The Last of the 48 (Moosilauke)

As we pulled up to the gate on Ravine Lodge Rd, the bright sun shone through the empty trees around us. There were already a collection of cars parked at the gate, and people were gearing up to tackle Mt. Moosilauke. Jason and I stepped out of the car and as we did were greeted with moderately warm temperatures for the last day of the 2015-2016 winter. It would be a pleasant day for the final 4000 footer.

Shortly after, Becca and Fred pulled into the parking area, also ready to hit the trail. Porter hopped out of the back seat, sniffing around and rearing to go. We geared up and headed up the dirt road towards Ravine Lodge on the south side of the mountain. No snow was in sight as we ducked around the gate and started our hike.

The first two miles went relatively quickly as we walked along Ravine Lodge Rd. In the summer the road is open all the way to the lodge, but in the winter it’s unplowed. I had hoped that the road would be open due to the lack of snow, but it was easy to see why they had left the gate closed as we trudged along the muddy road.

We soon were passing Ravine Lodge, crossing the Baker River, and starting the ascent on the Gorge Brook trail. Unlike many of the winter ascents I had completed, there were fellow hikers on the trails! Porter was happily springing ahead whenever she had the opportunity, and greeting anyone we passed.

Becca and Fred stopped to make some adjustments and Jason and I pushed ahead as we started seeing more snow in the woods surrounding us. The two amigos, back at it again. This was home for us.

Inevitably, the discussion turned to the preceding 4 months at the superlatives.

“So what do you think was the worst experience in this whole 48in1winter thing?” Jason asked.

I thought about it for a couple seconds, then almost in sync, we both said “South Twin!”

Part of our 35-mile two-day Pemi Loop, the western ascent of South Twin was heavily snowed in and rose about 1,000 feet in a little more than half a mile. We had already started the day behind schedule, and I was already drained from the previous day by the time we reached the start of the climb. Being the crazy fit person he is, Jason naturally had powered ahead of me, leaving me alone with my thoughts and the upwards struggle. My energy was drained, I had slept terribly, and I kept sinking into the snow or slipping backwards on the rocks hidden underneath. I would climb for a few minutes, round a corner in the trail, and see another huge incline in front of me. After swearing loudly over the roaring wind, I would stop and have a snack and wonder why I was doing this stupid adventure. After another couple minutes I would slowly start again, and repeat the cycle. Jason and I eventually made it to the top, and had just enough energy to go stand atop the true summit of South Twin before we descended from that horrendous mountain and continued onwards with the remainder of the day.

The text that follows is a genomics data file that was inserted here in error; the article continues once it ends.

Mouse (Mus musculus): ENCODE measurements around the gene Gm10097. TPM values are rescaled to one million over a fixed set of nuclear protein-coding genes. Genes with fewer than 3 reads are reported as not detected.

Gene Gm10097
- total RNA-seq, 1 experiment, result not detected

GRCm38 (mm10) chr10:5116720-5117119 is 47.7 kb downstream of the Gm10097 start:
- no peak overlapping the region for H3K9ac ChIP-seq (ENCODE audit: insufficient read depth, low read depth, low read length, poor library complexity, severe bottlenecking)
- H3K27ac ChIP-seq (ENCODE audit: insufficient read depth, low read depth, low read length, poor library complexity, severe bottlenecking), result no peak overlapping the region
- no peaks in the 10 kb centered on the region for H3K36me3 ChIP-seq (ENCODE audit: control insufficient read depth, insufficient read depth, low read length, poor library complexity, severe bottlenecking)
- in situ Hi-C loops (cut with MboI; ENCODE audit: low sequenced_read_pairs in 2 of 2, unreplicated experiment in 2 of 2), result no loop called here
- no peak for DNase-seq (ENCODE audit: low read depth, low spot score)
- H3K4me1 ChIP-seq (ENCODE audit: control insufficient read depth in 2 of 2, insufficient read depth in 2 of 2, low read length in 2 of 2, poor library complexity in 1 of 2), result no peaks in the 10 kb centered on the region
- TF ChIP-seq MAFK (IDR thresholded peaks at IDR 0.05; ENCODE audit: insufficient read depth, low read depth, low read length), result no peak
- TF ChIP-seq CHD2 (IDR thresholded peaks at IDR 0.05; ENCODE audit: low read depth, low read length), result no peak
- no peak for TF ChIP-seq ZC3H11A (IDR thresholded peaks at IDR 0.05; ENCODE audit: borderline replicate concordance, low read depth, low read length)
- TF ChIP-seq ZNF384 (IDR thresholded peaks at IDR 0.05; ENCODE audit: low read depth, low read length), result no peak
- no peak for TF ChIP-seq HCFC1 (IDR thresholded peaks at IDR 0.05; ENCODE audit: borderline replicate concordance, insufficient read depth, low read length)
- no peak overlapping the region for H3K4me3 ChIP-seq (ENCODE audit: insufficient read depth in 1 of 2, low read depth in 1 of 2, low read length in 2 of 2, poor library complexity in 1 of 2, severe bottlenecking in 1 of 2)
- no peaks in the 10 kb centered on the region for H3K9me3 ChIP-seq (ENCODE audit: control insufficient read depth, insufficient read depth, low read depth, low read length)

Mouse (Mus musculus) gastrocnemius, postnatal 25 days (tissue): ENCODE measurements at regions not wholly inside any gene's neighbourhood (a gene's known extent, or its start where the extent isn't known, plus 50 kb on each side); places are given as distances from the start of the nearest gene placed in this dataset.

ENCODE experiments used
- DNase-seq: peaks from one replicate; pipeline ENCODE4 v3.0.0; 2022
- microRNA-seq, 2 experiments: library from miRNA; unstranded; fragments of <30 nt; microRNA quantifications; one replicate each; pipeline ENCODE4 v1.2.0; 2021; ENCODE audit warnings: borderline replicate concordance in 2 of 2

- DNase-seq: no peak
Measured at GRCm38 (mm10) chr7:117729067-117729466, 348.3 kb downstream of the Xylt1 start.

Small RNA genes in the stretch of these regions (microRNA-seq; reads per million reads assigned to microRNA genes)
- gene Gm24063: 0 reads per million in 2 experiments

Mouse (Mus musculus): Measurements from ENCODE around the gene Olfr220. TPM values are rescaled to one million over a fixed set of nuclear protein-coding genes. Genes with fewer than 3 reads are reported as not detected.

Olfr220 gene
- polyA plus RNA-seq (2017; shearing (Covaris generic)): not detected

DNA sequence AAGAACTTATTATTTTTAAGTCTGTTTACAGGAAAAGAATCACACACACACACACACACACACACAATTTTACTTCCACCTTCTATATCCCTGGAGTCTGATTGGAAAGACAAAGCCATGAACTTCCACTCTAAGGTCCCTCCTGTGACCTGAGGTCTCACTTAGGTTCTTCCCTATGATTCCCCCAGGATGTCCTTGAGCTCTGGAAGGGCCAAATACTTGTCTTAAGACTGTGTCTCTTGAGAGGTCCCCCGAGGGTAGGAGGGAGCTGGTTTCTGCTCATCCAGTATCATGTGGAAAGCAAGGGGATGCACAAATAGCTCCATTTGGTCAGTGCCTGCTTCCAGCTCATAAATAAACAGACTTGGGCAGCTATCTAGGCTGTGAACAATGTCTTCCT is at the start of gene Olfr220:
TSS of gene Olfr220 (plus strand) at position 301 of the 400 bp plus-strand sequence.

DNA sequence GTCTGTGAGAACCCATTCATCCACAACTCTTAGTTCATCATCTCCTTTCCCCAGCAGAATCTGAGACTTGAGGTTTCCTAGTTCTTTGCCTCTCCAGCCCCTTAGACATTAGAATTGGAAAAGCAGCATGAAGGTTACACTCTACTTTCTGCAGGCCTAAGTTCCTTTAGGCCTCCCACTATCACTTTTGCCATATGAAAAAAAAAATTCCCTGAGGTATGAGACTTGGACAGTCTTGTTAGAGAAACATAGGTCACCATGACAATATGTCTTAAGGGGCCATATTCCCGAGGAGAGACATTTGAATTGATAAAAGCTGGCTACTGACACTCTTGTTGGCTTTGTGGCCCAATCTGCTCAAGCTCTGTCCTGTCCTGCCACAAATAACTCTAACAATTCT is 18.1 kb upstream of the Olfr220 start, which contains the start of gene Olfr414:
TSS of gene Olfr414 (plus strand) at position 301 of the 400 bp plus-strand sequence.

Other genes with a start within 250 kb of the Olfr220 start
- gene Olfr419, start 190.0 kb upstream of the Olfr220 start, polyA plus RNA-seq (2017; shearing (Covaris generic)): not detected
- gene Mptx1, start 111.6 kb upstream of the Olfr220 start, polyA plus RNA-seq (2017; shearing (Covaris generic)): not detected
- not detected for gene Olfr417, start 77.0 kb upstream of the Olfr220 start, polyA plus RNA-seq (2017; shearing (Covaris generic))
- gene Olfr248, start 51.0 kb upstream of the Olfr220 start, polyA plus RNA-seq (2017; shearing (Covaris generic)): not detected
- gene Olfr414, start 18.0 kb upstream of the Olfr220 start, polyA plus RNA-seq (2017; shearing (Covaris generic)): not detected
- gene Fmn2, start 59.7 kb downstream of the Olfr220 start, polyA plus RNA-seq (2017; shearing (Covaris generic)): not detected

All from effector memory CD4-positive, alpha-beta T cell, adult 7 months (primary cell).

“Yeah, I think we can both agree that was pretty rough,” Jason said. I nodded my head in agreement. There had been some rough moments during the course of the winter, from falling about 6 feet and almost breaking a leg during a night ascent of Mt. Carrigain to enduring immensely painful throbbing in my feet and toes during the final miles of a Presidential Traverse in 50mph winds and single digit temperatures. I don’t know if it was just timing or the weather, but nothing had quite matched the demoralizing climb on South Twin.

Continuing up the Gorge Brook Trail on Moosilauke, we soon stopped for a bit of food and waited for Becca, Fred, and Porter. They were only a few minutes back, so we all grabbed a quick snack before starting the steepest section of the hike. The trail turned to ice, the snow in the trees glistened with the strong sun shining through, and we continued climbing. We would be treated with occasional views to the southeast as we climbed, and before long we were hitting the switchbacks heading up the final steep section. The views opened up as we passed other groups heading to and from the summit of Moosilauke.

“Alright, we covered the worst day, but what was your favorite moment?” I asked Jason.

“West Bond summit, without a doubt,” he said. Also part of our second Pemi Loop day, as we approached the summit of West Bond after battling clouds and wind for many hours, the low-lying clouds parted and we were treated with an incredible view of the valleys surrounding us. As we stood there on the top of West Bond in the sunshine, we couldn’t help but feel like we were standing on the top of the world.